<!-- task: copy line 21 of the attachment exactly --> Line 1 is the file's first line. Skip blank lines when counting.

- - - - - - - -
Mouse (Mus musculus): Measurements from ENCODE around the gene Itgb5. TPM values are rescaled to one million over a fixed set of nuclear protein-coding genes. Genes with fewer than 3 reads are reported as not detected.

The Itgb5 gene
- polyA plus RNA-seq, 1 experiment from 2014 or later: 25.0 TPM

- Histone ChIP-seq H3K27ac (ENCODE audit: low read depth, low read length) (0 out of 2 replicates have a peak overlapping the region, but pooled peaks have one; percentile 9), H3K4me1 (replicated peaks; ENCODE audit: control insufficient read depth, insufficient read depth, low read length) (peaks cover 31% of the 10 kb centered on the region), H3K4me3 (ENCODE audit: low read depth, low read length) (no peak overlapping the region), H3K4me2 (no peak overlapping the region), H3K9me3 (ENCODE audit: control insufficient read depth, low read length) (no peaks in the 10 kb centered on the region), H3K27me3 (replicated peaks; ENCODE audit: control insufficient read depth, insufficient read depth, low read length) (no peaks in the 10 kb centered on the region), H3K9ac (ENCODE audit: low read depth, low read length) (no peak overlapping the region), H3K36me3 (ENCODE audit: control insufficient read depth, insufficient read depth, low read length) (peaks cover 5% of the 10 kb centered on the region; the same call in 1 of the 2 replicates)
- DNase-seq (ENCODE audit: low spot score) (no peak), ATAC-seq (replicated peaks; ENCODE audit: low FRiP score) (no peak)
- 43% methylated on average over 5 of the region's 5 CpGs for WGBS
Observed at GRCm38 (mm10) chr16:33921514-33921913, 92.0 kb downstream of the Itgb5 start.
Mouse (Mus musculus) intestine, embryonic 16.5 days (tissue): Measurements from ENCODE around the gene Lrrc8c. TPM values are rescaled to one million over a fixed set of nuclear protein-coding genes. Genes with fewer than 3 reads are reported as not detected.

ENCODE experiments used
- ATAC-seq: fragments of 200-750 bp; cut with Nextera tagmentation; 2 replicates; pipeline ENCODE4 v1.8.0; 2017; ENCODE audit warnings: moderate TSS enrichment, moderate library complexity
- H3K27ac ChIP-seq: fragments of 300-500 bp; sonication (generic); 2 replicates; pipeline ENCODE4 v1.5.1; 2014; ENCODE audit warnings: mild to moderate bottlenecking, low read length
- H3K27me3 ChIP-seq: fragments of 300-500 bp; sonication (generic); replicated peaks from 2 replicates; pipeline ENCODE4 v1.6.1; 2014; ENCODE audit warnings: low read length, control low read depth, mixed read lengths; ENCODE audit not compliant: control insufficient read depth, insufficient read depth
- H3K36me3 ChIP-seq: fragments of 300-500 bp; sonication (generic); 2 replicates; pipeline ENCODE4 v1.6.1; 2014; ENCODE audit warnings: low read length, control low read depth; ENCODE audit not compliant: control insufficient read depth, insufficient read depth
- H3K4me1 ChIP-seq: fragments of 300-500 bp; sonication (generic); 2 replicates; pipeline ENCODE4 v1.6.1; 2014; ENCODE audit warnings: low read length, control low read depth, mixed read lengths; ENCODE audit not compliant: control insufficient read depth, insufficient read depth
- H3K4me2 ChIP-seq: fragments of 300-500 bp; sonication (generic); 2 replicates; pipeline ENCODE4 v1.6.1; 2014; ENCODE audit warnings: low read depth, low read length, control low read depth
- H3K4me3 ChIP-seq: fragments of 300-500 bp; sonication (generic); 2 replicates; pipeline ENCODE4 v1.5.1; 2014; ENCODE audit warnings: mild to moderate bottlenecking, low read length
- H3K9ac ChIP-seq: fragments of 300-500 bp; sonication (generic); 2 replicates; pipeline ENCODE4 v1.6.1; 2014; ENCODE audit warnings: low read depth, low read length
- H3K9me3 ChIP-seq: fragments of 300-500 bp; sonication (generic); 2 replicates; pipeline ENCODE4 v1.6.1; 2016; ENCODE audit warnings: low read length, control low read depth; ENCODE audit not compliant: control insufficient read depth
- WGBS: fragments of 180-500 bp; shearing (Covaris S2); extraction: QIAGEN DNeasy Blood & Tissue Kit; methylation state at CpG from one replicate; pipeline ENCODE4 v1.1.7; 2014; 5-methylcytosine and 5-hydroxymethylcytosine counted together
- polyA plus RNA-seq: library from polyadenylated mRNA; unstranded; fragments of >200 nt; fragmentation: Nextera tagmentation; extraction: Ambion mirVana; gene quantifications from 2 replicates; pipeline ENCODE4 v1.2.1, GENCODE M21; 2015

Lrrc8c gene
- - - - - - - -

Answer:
Lrrc8c gene